Serving your perennial, flowerbulb, fruit and vegetable plant needs since 1957.
'Northland' has been hybridized to adapt to the very northern climates of our country. It has flexible branches which do not break under heavy snow loads and adapts well in the sub-zero climate. Fruit is borne on long and loose clusters. The quality of the fruit is moderately firm and has a nice wild berry flavor. This is also a great ornamental bush. A low stature and spreading growth habit make it an attractive landscape plant. Blueberry plants are also great for wildlife! The flowers provide nectar for native bees, butterflies, and other pollinators. The fruit is loved by birds and other wildlife.
Blueberries are naturally high in antioxidants! This fast growing fruit is extremely nutritious and has a high vitamin content. Blueberries are excellent in pies and make delicious jams and preserves. Best of all, bake your own blueberry muffins! Blueberries are rapidly increasing in interest due to their reliability and health benefits.
Like all blueberries, it must have moist, acidic soil to flourish. Set plants out as early as possible in the spring. Prune branches back about 1/2 their length at planting time with no further pruning required the next 3 years. Prune annually thereafter, during the dormant period.
Plant Details +
Vaccinium corymbosum 'Northland'
Full sun to partial shade
Large, dark green
Mid to Late season
General Information +
General Characteristics: ‘Northland' is cold hardy and a vigorous blueberry that produces an abundance of small dark blue fruit. These compact plants are better suited to small gardens. Produces small white bell shaped flower clusters in spring. Bright green leaves brighten to orange in fall. Blueberries are delicious, exceptionally nutritious, and high in bioflavonoids. ‘Northland’ may also be used as an ornamental shrub.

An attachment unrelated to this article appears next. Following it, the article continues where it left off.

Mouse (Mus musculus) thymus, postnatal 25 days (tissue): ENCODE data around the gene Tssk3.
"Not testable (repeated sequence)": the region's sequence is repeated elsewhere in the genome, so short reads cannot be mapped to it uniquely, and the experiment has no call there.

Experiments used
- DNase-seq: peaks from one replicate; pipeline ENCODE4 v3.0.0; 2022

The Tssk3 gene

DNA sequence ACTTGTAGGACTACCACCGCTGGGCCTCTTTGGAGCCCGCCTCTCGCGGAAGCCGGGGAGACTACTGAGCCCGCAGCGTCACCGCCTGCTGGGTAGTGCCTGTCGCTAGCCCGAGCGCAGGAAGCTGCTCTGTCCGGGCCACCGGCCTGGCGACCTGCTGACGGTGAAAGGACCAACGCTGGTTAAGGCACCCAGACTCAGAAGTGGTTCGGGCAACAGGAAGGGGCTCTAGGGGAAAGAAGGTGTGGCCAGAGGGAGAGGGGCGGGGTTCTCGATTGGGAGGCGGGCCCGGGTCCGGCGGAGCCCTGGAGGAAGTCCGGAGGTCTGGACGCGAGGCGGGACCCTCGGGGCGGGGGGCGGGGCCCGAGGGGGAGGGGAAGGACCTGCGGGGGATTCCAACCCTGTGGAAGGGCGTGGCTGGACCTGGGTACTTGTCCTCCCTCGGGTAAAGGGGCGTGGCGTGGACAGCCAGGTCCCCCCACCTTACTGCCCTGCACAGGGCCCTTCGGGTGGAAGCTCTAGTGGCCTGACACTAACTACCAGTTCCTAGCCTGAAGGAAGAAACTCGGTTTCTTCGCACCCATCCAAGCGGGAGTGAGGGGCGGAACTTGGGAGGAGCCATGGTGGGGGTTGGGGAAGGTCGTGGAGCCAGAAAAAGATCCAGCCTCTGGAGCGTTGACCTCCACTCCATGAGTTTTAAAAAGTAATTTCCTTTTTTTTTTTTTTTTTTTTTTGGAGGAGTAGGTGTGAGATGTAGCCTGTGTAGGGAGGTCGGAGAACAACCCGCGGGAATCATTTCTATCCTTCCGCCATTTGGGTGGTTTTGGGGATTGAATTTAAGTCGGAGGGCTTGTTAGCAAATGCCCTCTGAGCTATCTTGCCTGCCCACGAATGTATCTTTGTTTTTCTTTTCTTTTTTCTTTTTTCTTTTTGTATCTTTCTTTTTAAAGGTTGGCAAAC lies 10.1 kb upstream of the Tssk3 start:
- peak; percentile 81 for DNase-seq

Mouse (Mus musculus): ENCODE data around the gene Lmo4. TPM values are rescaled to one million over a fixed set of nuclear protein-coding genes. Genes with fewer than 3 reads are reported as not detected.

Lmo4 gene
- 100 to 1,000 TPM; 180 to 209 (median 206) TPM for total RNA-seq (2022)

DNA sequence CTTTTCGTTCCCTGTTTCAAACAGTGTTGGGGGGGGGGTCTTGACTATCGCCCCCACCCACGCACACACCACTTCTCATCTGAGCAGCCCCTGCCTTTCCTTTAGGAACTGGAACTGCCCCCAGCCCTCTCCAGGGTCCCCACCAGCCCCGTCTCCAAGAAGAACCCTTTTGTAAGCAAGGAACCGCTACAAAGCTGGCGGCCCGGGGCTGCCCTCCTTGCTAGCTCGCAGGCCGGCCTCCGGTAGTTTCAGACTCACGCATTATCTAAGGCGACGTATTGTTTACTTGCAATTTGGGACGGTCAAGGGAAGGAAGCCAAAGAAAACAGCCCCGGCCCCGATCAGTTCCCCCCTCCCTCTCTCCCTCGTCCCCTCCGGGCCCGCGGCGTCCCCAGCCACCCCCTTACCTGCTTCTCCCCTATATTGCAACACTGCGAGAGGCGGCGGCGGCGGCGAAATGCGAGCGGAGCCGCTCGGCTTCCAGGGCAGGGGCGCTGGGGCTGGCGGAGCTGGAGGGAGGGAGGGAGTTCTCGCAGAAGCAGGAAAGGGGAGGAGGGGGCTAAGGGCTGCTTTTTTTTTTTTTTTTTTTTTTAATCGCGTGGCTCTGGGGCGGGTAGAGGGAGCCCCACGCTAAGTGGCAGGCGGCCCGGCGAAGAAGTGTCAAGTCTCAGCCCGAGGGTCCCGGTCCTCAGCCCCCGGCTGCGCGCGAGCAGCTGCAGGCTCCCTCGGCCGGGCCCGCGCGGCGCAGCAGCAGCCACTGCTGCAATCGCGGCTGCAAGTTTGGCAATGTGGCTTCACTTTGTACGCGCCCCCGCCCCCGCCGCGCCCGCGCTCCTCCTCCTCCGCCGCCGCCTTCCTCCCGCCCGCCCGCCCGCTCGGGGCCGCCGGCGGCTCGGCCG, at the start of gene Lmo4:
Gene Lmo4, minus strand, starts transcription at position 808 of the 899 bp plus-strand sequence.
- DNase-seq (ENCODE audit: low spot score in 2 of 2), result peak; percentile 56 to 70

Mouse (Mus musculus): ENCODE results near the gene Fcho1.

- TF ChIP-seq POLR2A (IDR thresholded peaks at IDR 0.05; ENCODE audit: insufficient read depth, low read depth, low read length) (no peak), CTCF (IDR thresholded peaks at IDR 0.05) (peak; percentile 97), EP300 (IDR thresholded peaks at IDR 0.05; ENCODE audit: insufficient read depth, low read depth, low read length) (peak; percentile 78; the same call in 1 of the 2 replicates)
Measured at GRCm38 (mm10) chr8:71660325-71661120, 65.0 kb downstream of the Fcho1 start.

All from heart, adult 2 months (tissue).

Planting/Care Instructions +
Planting Instructions: Prepare the ground well before planting. Blueberries prefer an acid soil. In alkaline soil, add ammonium sulfate for best results. Dig a hole large enough to encompass the roots without bending or circling. Set the plant in place so the crown (part of the plant where the root meets the stem) is about 1-2 inches below the soil surface. When planting, add generous amounts of peat but no fertilizer. Cover with soil to the original soil surface and water thoroughly. Blueberries can also be grown in large pots and containers if compost is used. Prune in winter, cutting out dead or damaged branches. In spring, feed with sulphate of ammonia, sulphate of potash, bonemeal and top-dress with compost.
Pests or Diseases: No serious insect or disease problems. You can protect fruit from birds with netting.